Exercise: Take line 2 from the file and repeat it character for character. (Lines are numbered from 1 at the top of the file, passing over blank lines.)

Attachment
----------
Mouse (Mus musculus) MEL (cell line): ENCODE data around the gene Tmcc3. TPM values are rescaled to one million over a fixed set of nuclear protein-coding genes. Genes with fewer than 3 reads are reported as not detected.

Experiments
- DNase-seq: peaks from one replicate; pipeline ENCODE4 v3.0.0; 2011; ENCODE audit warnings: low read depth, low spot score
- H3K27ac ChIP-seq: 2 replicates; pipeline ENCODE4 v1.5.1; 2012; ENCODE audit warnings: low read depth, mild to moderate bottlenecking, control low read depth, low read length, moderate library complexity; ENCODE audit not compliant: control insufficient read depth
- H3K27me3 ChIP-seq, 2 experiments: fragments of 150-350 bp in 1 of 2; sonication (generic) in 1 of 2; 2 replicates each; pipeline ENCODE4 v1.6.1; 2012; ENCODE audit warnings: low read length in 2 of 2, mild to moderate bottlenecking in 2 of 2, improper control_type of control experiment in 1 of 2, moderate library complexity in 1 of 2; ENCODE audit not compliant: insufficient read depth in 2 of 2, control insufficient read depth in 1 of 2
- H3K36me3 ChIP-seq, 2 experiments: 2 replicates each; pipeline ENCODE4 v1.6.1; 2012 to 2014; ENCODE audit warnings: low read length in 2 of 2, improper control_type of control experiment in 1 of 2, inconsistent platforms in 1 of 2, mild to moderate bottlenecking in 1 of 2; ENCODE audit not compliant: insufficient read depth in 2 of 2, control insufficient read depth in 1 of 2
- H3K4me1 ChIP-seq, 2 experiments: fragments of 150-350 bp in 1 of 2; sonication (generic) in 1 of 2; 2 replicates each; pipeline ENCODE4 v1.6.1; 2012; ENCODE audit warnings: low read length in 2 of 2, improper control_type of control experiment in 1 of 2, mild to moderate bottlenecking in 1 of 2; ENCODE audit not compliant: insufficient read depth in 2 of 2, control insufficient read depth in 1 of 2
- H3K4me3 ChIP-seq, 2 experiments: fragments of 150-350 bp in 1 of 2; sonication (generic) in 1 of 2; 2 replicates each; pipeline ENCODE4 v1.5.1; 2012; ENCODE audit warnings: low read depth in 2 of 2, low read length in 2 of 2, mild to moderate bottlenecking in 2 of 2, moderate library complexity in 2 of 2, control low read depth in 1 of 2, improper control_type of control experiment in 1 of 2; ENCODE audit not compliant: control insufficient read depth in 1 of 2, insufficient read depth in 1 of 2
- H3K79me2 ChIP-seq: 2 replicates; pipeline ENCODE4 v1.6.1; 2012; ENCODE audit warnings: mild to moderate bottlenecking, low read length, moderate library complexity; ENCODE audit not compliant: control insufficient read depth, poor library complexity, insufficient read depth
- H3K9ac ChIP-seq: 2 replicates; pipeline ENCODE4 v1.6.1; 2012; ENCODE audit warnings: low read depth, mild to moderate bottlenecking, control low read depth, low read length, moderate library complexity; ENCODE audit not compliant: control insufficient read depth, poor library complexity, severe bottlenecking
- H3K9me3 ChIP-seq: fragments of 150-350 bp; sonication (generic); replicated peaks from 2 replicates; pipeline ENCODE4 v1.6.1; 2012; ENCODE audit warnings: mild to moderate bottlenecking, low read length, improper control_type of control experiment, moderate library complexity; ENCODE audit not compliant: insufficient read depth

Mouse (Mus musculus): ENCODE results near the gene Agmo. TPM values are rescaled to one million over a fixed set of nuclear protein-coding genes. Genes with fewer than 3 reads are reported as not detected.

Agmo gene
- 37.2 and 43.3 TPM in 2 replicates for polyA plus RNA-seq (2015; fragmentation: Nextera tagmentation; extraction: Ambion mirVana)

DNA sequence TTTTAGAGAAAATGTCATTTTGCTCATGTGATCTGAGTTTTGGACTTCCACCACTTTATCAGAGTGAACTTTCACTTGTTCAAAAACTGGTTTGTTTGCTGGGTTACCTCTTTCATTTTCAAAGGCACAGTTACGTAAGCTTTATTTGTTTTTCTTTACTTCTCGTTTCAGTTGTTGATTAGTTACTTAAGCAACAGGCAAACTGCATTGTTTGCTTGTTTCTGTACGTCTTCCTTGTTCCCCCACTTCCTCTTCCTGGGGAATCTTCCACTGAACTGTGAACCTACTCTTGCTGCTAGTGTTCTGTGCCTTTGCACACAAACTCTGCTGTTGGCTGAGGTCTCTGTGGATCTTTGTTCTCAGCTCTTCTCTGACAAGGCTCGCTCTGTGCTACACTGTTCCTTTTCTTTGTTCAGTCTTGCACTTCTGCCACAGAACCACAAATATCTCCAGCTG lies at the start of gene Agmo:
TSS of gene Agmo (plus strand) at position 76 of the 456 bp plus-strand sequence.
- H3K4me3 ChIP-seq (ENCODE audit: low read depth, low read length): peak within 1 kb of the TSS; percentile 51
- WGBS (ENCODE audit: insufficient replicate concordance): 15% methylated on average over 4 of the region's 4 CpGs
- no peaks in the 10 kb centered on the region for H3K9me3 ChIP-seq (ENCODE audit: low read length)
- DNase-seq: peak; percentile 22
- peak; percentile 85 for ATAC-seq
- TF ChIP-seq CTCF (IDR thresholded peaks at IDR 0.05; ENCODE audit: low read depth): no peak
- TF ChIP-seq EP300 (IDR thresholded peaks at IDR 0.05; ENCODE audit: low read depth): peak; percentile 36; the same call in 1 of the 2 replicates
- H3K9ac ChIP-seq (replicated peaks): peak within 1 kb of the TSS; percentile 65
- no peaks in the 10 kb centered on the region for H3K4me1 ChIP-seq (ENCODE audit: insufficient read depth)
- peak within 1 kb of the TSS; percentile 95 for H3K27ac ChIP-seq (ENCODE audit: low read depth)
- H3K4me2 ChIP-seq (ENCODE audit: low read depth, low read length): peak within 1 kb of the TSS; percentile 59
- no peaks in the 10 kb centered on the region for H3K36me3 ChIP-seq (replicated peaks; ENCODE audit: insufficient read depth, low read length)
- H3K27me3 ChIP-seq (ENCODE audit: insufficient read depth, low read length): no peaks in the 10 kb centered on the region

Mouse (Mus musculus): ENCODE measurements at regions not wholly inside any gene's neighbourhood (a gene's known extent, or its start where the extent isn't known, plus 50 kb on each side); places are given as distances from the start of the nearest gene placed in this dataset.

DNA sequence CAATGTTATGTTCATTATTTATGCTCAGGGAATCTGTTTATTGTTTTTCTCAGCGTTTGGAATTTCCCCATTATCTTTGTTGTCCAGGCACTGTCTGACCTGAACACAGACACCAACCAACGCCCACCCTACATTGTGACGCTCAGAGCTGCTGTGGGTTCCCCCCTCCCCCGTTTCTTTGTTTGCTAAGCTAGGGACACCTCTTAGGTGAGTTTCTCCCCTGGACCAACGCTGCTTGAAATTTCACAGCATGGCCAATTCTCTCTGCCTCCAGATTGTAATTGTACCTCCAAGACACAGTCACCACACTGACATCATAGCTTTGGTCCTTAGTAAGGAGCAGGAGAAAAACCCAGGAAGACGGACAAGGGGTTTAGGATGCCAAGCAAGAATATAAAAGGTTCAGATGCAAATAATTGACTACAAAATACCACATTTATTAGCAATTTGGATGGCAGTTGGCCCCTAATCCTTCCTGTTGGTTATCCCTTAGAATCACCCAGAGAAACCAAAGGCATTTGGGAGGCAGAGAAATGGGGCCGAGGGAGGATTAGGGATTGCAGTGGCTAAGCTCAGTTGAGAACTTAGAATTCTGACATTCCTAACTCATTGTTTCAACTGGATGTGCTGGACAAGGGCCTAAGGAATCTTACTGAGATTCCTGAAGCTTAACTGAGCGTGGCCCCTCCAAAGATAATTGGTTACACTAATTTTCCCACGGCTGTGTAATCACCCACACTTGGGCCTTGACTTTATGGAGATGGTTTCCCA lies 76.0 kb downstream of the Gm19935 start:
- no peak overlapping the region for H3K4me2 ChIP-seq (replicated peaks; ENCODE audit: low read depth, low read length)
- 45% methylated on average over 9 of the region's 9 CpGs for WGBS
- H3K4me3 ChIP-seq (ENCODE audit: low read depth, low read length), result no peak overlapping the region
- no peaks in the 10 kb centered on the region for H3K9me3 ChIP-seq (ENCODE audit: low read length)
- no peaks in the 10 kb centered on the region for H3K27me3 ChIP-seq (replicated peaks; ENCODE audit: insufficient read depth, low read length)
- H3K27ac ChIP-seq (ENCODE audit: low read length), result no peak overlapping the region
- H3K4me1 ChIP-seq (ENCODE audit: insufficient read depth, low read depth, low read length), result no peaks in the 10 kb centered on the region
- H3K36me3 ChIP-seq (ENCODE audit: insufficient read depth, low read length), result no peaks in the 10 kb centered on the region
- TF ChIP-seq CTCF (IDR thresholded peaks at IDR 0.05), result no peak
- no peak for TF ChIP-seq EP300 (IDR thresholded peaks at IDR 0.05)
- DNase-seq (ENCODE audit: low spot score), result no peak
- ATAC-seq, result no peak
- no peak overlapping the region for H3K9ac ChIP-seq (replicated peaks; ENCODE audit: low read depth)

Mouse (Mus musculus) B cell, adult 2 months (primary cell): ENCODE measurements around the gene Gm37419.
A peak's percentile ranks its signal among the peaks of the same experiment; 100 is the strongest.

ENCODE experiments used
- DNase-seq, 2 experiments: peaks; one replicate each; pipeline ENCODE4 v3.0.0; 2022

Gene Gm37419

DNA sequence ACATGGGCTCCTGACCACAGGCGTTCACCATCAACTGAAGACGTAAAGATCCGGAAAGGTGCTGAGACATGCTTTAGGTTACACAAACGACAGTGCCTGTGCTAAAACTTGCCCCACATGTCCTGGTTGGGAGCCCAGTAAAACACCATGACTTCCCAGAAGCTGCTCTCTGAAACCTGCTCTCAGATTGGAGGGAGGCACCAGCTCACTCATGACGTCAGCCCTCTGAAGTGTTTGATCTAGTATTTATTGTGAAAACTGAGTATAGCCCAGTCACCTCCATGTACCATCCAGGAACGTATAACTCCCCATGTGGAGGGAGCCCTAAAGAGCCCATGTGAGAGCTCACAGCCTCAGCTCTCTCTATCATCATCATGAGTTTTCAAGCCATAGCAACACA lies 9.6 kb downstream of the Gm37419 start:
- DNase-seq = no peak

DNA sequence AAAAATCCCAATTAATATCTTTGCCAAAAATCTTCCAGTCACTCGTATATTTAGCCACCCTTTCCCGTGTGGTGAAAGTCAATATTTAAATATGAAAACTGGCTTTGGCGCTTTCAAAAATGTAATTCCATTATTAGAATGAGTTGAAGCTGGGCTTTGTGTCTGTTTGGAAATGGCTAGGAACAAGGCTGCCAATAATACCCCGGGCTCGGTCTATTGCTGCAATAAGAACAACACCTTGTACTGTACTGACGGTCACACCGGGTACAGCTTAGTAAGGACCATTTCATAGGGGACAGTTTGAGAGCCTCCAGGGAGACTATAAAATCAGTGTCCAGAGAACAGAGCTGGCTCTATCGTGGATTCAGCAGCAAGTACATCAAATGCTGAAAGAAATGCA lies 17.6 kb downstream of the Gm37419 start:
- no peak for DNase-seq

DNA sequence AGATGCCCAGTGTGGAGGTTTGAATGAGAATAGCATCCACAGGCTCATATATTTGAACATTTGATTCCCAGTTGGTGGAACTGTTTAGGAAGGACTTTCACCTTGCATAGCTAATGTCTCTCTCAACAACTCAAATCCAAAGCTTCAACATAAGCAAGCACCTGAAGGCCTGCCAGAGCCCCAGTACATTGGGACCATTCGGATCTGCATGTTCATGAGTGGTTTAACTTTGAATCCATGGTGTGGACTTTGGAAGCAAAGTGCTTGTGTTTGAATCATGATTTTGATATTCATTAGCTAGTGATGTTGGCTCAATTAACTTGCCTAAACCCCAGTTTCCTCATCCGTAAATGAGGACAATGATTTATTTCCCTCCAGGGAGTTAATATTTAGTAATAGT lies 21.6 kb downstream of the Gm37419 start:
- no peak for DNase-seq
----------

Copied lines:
Experiments